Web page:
FERC takes comment on review of 4-MW Indiana hydro project

The Federal Energy Regulatory Commission’s Office of Energy Projects on Jan. 16 issued an environmental assessment report on PayneBridge LLC’s application for an original license to construct and operate the 4-MW Williams Dam Water Power Project.

The project would be located on the East Fork White River in Lawrence County, Ind., near the town of Williams, at an existing dam owned and operated by the Indiana Department of Natural Resources.

In December 2012, PayneBridge, a subsidiary of Boston-based hydro developer Free Flow Power, filed an application for an original license with the commission for this project. The existing Williams Dam and powerhouse were constructed in 1910 by the Bedford Power Co. The facility was owned and operated by a series of utilities until it was decommissioned in the 1950s.

Williams Dam consists of a 21.3-foot-high by 294-foot-long hollow (Ambursen type) concrete dam with a full length uncontrolled spillway at a permanent crest elevation of 472.2 feet North American Vertical Datum of 1988 (NAVD 88). The dam impounds the East Fork White River to form a 553-acre impoundment with a storage capacity of 5,720 acre-feet.

Integral with the dam is an abandoned 107-foot-long by 52‑foot‑wide concrete powerhouse substructure that contains an unknown amount of what is considered to be inoperable generating equipment. The intake gates at the powerhouse are no longer operable and bulkheads have been bolted to the intake divide walls to maintain the reservoir level in the impoundment. Currently, the majority of the inflow at Williams Dam passes uncontrolled over the Williams Dam spillway. Leakage around and through the existing bulkhead gates causes a small, unknown quantity of water to pass through the powerhouse.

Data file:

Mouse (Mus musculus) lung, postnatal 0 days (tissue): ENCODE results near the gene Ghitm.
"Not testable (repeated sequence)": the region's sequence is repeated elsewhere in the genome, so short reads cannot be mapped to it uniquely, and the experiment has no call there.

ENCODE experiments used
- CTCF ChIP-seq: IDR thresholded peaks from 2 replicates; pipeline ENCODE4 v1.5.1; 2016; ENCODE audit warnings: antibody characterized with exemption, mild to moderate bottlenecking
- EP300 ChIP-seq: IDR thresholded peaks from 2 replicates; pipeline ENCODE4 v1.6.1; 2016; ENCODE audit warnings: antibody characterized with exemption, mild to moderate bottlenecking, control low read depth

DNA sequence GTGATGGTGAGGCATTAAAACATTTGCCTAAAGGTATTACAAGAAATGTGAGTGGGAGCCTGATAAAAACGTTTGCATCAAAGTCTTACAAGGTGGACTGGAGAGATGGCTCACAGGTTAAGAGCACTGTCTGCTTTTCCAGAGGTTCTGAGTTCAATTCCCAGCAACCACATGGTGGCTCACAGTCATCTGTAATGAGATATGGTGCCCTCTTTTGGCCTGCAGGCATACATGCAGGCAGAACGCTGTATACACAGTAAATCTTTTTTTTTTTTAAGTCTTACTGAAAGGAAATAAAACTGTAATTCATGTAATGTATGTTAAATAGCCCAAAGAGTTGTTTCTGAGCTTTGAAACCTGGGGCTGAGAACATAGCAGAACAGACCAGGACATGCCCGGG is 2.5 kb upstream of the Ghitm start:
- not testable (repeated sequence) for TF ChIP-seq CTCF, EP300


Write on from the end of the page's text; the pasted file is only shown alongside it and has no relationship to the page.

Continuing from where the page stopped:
This new project would use existing features, including the powerhouse substructure, which would be utilized in its basic existing form. The project would include four vertical Kaplan turbines that would be coupled to a 1-MW generator unit for a total installed capacity of 4 MW. Power from the generators would be conveyed via a new underground 4.16-kV feeder line to a new 40- by 40-foot substation that would be located west of the proposed project. A new 265-foot-long, three-phase 12.5 kV, overhead transmission line would also be constructed from the project substation to local utility power lines.

The project would operate in an instantaneous run-of-river mode, whereby outflow from the project reservoir would equal inflow, and the water surface elevation of the impoundment would be maintained at the existing normal pool elevation (crest of the dam spillway) or above. The estimated average annual generation would be 17,849 megawatt-hours (MWh).

About Barry Cassell 20414 Articles
Barry Cassell is Chief Analyst for GenerationHub covering coal and emission controls issues, projects and policy. He has covered the coal and power generation industry for more than 24 years, beginning in November 2011 at GenerationHub and prior to that as editor of SNL Energy’s Coal Report. He was formerly with Coal Outlook for 15 years as the publication’s editor and contributing writer, and prior to that he was editor of Coal & Synfuels Technology and associate editor of The Energy Report. He has a bachelor’s degree from Central Michigan University.